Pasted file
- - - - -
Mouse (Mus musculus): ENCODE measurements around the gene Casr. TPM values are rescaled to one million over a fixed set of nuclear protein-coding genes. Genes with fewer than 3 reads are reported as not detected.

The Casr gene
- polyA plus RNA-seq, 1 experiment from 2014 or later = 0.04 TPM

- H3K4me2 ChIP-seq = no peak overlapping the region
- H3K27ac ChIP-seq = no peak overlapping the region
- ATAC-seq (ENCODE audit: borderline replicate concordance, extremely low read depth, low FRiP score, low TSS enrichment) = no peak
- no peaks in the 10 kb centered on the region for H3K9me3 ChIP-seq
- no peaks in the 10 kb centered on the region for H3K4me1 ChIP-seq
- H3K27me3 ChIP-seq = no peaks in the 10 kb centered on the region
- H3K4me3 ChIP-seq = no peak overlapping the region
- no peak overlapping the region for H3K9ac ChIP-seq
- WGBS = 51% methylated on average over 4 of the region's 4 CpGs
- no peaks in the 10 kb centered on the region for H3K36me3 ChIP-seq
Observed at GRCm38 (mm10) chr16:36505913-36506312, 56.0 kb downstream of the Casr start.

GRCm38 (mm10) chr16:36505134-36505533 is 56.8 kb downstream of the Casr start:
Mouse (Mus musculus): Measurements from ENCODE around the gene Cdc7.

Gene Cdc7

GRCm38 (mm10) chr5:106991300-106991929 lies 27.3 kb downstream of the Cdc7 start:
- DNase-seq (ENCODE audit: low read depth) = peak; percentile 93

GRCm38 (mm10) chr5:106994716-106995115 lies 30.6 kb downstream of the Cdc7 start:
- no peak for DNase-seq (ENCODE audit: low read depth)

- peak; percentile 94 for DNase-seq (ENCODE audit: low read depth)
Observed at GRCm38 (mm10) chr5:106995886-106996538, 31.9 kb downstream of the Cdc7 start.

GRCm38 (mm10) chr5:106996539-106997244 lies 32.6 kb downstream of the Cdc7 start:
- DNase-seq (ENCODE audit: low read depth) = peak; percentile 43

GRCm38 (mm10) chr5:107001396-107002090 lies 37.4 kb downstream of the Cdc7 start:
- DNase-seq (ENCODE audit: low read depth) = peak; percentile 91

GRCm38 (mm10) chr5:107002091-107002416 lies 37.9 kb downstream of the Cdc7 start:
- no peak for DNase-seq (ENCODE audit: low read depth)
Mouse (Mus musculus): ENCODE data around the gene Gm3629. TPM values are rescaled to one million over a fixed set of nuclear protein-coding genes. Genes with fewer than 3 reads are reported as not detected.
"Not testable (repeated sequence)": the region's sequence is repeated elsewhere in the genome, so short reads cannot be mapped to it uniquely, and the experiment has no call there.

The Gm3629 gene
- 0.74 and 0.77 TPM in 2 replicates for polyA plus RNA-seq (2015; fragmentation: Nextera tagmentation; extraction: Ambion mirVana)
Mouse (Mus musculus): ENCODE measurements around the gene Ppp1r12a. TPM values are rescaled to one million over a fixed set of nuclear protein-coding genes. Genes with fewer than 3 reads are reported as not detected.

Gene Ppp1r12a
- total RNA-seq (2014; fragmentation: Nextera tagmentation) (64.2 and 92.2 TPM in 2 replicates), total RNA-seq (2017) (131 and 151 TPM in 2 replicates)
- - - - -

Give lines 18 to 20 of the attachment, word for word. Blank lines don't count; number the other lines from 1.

GRCm38 (mm10) chr5:106991300-106991929 lies 27.3 kb downstream of the Cdc7 start:
- DNase-seq (ENCODE audit: low read depth) = peak; percentile 93

GRCm38 (mm10) chr5:106994716-106995115 lies 30.6 kb downstream of the Cdc7 start: